10 March, 2010

A couple Neil Young lyrics

Yesterday I heard a cover of Motion Pictures by an unfamiliar band on the blues radio stream I like to listen to. It was a pretty faithful cover, I'd say. It's not really my style of song - kind of "country mellow" - but hearing it on this station, surrounded by blues songs, and covered by a blues band, reinforced my feeling that it's a good song. Of course, having heard my brother perform the song in the past has helped to polish my appreciation for it, as well. Although it still doesn't hold a candle to the other songs from On The Beach that I like more (especially the title track). :p

Switching gears, let's talk about a lyric from Cowgirl in the Sand, a song I've been playing regularly for years, before which I spent some time listening to it obsessively. While playing the song recently, I got to the second verse, where the line about "rust" comes into play. But it's the part just after that that I want to talk about:

After all the sin we've had,
I was hoping that we'd turn bad

Sometimes I'll sing or listen to a lyric for a long time and not really think about it - whether I understand what it means or not - and then suddenly the line will hit me. Well, I've always been slightly confused about this particular line (and it's not the only line in this song that's confused me). It's just - I'd think to myself - if we've had all this sin, then are we not bad already? Isn't the reason we've partaken of all this sin because we turned bad in the first place?

Or perhaps it goes something like this. We tried out all this sin, just for the fun of it. And then we were expecting it to turn us bad. But it didn't. We remained good. So maybe we turned out not to really like the sin all that much in the end? Maybe we ultimately found out, to our disappointment, that we weren't cut out for the sinful life after all?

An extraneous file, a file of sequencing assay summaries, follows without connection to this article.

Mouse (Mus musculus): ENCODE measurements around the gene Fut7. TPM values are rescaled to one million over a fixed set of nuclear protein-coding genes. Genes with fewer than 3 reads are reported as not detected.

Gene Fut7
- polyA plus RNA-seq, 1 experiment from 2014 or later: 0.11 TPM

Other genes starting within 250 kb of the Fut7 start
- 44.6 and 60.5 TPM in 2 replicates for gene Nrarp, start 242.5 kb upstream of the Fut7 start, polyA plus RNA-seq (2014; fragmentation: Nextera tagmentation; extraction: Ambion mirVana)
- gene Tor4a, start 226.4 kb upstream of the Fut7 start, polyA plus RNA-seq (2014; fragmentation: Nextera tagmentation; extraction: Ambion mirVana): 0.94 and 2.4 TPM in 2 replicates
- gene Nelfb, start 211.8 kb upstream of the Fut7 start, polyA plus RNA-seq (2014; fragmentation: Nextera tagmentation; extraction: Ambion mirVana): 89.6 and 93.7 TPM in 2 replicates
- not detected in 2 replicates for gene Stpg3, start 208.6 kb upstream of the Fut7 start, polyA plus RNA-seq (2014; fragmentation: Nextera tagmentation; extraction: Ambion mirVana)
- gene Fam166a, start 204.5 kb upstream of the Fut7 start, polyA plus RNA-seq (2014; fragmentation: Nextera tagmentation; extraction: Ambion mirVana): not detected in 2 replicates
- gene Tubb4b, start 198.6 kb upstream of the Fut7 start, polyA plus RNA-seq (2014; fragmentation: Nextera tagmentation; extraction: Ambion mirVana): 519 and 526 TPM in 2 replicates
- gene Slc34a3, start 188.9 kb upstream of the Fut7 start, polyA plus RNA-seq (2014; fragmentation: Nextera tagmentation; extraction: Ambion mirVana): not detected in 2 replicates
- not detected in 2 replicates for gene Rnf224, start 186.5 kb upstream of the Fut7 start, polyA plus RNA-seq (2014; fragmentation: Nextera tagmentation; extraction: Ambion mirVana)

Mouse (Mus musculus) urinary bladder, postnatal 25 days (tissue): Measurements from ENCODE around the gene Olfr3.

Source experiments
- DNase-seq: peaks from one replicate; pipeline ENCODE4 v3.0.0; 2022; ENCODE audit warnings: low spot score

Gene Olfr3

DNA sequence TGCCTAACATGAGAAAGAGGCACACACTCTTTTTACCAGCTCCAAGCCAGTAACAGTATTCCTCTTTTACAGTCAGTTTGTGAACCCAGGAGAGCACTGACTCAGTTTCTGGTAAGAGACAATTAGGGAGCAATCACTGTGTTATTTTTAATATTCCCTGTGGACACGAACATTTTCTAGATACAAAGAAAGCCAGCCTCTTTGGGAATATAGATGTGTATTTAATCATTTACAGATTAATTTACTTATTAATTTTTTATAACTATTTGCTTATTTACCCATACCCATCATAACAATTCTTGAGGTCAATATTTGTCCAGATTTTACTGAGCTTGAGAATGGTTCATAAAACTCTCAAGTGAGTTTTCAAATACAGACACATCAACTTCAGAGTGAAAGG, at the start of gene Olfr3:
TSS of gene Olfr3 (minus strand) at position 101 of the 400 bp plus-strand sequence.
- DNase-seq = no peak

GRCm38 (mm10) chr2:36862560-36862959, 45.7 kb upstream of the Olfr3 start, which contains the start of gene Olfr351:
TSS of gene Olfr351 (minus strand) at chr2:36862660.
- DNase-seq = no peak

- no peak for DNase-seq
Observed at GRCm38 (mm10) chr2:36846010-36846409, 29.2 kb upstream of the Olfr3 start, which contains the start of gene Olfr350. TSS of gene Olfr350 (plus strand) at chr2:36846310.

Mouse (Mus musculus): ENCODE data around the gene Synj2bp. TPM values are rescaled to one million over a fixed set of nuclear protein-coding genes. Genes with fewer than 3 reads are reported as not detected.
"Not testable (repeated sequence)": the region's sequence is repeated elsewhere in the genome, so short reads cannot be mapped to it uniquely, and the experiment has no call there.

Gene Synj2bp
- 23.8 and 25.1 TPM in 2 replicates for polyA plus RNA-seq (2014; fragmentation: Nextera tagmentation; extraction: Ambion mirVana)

Well, the "revelation" that hit me the other day, was to take the phrase "turn bad" as having the connotation of spoiling, like with food. We tried out all this sin, hoping that it would turn us bad, in order to reinforce our beliefs - handed down to us through religion - that sin destroys man. Sort of a proof that sin is bad. But after trying all this sin, we didn't turn bad. We were perfectly fine. Which actually disproves the religious angle, and instead suggests that sin isn't all that bad, isn't a big deal after all. It's not something we have to avoid, because it's not going to turn us bad...

The other lyric I wanted to mention is from the song The Last Trip To Tulsa. I've had this thought more than once while listening to the song. It has to do with this part:

I was driving down the freeway,
when my car ran out of gas.
Pulled over to the station,
but I was afraid to ask.

The service men were yellow,
and the gasoline was green.
Although I knew I could not,
thought that I was gonna scream.

When I hear this part, I can't help thinking that it's a perfect description of social anxiety. You've gotta get gas but you're too afraid to talk to the men at the station. Anxiety creeps in, and you start noticing the little details - like the color of the gas. The stress overwhelms you and you feel like you wanna scream, but you know you could never actually draw attention to yourself like that.

I know the feeling. And it's the fear of it that keeps me from taking trips to Tulsa more often.

1 comment:

  1. I agree 110%.

    Here's a lyric that has always confounded me, from Alvin Lee... "Well I've got no worries, and I've got no pain. 'Cause when I get rid of them, they come back again."

    I can't help but to feel that it's genius, as if to say that because you can't get rid of worry and pain, it doesn't matter. If you're always going to have worries and pain, so be it, just move on. But... I'm not sure that totally makes sense. Because then you're still left with worries and pain.